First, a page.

Saturday, March 25, 2023
When covid first hit and we were all in lockdown, a number of courts held proceedings virtually rather than live. Since then, questions have been raised about how the technology should continue to be used, given that it may make courts proceedings easier for litigants and witnesses to attend, but may also make it difficult to question hostile witnesses and present documentary evidence, as Scott Dodson, Lee Rosenthal, and Christopher Dodson discuss when weighing the benefits and drawbacks of Zoom proceedings.
There has not been a ton of empirical work on this (yet), but David Horton found that arbitrations conducted with at least one Zoom hearings resulted in worse outcomes for plaintiffs. And Jill Gross at Pace recently posted an analysis of customer win rates in FINRA arbitration. She found that early in the pandemic, customers who had at least one Zoom hearing fared substantially worse than customers who proceeded entirely live, though, as the pandemic wore on, the two became virtually indistinguishable. At least one explanation might be that, over time, customers were able to choose “mixed” formats more easily, where only one or two witnesses appeared by Zoom and most were live, making the Zoom category of cases indistinguishable from live ones. Another might simply be that customers had a Zoom learning curve. Mostly, though, she finds customers in general fared worse during lockdown, regardless of how hearings were conducted.
One question I have about Zoom, however, concerns not just the original hearings themselves, but the standard of review when the outcome is appealed. Not long ago, VC Laster issued an opinion reviewing the conclusions of Master Patricia W. Griffin. Reviews of Masters in Chancery are de novo, and VC Laster wrote, “The trial was recorded so that a constitutional judge could review the proceedings de novo.” Because it was de novo review, VC Laster, among other things, engaged in credibility determinations regarding witnesses (see op. at 5, 14), which he was able to do because he was seeing exactly what Master Griffin had seen.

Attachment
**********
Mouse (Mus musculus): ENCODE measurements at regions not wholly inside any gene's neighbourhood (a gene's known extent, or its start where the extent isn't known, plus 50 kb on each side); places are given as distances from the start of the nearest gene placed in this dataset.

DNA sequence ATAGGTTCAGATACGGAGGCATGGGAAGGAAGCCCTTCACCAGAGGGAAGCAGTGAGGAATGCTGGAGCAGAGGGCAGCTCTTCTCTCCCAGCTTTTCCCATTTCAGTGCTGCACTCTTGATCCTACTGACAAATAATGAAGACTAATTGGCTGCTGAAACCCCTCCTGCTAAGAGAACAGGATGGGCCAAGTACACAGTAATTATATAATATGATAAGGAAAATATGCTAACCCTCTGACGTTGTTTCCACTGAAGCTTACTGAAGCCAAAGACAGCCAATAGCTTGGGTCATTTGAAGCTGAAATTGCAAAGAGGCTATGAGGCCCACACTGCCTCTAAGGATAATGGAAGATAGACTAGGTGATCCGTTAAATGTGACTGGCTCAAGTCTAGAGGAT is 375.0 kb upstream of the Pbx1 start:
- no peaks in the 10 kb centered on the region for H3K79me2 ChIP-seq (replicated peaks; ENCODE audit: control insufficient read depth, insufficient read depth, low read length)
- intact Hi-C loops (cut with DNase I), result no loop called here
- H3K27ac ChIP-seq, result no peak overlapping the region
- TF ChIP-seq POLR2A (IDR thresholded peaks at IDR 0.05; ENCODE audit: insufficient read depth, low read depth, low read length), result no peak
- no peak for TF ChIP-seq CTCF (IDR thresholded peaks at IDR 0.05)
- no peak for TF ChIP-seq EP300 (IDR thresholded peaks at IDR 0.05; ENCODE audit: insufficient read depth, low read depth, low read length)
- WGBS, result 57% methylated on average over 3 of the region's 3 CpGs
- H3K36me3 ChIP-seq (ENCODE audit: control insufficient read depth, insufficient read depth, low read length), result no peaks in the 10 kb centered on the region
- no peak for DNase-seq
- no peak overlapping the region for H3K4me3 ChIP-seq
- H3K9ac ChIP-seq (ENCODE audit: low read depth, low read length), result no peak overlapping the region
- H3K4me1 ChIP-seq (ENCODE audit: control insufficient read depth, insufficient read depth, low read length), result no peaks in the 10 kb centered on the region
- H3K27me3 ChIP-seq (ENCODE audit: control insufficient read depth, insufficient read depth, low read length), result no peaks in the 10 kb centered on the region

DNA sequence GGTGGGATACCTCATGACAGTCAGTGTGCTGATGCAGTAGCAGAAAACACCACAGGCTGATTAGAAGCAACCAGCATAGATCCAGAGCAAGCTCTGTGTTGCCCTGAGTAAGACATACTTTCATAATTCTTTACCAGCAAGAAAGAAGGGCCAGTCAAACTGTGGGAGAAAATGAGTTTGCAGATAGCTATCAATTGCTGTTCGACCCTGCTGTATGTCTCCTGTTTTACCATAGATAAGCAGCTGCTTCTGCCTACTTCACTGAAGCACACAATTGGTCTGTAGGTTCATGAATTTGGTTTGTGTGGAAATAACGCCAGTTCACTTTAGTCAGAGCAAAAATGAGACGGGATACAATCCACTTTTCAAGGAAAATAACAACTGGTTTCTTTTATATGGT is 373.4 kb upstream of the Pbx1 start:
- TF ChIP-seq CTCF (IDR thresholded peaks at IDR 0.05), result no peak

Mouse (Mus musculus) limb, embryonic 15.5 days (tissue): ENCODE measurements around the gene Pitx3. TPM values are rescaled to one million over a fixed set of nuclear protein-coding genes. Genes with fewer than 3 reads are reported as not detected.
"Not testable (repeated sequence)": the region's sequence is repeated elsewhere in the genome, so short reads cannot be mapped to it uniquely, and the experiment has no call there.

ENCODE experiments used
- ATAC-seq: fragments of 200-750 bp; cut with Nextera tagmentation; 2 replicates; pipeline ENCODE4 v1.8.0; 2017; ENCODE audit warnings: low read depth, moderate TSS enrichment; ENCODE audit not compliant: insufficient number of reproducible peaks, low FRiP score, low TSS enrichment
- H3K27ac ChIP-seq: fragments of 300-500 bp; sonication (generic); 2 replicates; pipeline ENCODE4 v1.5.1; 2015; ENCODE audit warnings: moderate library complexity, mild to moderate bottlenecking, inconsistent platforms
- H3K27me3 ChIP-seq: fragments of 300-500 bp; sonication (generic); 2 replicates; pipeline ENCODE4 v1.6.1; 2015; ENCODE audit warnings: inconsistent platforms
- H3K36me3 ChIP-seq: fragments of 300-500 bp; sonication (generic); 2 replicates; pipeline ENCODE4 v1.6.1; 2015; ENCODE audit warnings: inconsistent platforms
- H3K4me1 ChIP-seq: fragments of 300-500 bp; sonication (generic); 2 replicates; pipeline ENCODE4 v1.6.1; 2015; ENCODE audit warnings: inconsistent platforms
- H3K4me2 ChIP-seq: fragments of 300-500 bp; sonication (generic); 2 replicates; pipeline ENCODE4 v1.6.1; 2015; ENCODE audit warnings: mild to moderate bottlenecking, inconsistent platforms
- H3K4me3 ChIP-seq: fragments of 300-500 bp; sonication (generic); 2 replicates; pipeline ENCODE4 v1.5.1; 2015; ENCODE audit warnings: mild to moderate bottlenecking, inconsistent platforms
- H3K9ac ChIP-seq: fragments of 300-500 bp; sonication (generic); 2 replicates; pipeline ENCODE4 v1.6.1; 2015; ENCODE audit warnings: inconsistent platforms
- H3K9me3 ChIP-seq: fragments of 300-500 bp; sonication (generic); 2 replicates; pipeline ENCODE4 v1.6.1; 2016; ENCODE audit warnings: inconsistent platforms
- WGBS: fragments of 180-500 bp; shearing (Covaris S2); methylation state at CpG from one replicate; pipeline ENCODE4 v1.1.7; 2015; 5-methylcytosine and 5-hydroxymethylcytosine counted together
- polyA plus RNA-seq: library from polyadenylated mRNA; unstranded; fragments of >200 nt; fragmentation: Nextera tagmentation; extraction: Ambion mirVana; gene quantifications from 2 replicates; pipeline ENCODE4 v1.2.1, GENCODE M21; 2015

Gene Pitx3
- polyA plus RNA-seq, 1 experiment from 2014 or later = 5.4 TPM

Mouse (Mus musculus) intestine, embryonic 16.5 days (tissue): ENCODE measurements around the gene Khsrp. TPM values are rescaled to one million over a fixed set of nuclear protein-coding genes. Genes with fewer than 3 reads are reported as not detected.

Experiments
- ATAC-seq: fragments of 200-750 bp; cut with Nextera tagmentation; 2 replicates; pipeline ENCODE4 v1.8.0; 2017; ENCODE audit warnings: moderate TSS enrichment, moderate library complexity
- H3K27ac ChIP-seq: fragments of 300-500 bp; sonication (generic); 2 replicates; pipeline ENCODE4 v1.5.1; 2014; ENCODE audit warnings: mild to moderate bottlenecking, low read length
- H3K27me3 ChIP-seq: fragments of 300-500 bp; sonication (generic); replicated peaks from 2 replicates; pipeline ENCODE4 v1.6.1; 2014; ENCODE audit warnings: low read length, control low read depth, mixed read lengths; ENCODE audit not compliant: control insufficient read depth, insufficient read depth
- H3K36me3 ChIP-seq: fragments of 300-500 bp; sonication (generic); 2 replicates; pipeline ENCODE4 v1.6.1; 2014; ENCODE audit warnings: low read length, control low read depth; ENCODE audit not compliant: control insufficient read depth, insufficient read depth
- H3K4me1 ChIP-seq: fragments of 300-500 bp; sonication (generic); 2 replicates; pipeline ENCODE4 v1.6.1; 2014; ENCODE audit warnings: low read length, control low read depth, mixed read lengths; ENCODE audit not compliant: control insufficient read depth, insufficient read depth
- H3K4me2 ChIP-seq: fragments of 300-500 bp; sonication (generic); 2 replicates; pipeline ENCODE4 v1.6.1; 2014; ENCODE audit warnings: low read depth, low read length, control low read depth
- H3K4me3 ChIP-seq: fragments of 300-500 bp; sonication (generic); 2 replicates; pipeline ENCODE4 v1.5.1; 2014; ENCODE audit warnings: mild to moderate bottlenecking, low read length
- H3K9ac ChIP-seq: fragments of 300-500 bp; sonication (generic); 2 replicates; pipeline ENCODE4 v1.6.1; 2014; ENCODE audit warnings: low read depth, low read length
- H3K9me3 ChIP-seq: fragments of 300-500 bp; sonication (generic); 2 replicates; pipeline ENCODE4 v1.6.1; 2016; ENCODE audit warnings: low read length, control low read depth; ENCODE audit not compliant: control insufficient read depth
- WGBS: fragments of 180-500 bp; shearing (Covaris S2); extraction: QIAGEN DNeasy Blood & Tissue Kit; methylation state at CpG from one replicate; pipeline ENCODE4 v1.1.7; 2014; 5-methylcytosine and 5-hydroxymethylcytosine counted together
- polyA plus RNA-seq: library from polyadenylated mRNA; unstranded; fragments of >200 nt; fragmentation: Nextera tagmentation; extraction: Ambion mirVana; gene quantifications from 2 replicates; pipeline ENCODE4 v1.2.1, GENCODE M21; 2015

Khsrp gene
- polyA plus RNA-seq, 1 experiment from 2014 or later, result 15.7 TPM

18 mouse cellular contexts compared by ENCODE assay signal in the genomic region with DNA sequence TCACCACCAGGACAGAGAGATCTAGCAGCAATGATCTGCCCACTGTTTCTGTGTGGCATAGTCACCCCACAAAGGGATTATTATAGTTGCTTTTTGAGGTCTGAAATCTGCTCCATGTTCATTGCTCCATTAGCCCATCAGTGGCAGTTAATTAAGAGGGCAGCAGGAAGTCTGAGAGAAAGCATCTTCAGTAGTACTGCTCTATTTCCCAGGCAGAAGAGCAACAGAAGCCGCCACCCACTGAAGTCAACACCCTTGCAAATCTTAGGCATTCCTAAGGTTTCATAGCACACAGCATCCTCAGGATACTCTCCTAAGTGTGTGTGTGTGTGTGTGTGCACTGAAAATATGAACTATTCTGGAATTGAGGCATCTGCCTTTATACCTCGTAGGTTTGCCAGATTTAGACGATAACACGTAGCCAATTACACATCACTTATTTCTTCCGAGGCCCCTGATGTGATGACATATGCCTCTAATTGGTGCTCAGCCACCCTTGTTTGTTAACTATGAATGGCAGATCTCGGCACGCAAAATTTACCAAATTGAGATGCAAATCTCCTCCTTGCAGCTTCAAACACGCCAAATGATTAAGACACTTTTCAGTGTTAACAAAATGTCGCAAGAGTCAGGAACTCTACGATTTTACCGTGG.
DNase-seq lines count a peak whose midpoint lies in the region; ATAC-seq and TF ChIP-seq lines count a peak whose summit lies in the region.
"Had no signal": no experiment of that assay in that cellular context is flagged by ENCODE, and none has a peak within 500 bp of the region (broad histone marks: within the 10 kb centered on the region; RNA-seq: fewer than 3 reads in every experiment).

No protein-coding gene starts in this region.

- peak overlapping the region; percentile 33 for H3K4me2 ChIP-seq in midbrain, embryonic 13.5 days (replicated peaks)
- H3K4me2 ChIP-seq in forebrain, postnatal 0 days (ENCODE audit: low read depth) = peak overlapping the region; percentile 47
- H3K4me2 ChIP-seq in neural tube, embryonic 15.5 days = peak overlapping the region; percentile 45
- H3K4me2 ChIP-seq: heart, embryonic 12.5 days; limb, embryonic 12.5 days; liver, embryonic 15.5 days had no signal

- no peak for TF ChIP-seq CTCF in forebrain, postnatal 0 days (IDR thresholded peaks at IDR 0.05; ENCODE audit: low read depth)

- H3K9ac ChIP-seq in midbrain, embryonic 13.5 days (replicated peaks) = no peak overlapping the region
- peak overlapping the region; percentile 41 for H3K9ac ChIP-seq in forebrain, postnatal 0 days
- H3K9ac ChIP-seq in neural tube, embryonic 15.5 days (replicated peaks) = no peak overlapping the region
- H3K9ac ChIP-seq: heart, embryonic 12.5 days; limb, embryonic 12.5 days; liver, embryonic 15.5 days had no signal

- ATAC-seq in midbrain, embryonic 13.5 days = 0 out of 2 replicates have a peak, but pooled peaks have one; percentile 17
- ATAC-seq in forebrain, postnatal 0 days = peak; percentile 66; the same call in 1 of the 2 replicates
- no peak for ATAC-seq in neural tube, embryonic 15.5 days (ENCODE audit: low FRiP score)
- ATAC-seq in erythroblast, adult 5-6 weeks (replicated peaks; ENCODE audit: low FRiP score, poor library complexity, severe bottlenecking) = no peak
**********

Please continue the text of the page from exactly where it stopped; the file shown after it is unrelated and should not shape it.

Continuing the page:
Ordinarily, of course, a standard thing for appellate courts to say is that trial judges are in a unique position to determine the credibility of a witness. They do so even when the standard of review is de novo, see, e.g., State v. Emery, 2011 WL 3795021 (N.J. Sup. Ct. App. Div Aug. 29, 2011), and standards of review often shift from de novo to something more deferential if the question turns on determinations of credibility, see, e.g., State v. Godwin, 2004 WL 3217722 (Tex. Ct App. July 22, 2004); Burton v. State, 2007 WL 1417286 (Del. May 15, 2007). The fact that trial judges view witnesses live when appellate courts cannot is one reason for deferential review in the first place.
So my question is, if hearings are held by Zoom, and recorded (and there’s certainly no reason not to record), should appellate standards of review change? Or, perhaps more relevantly, will they change sub rosa even if they don’t change formally?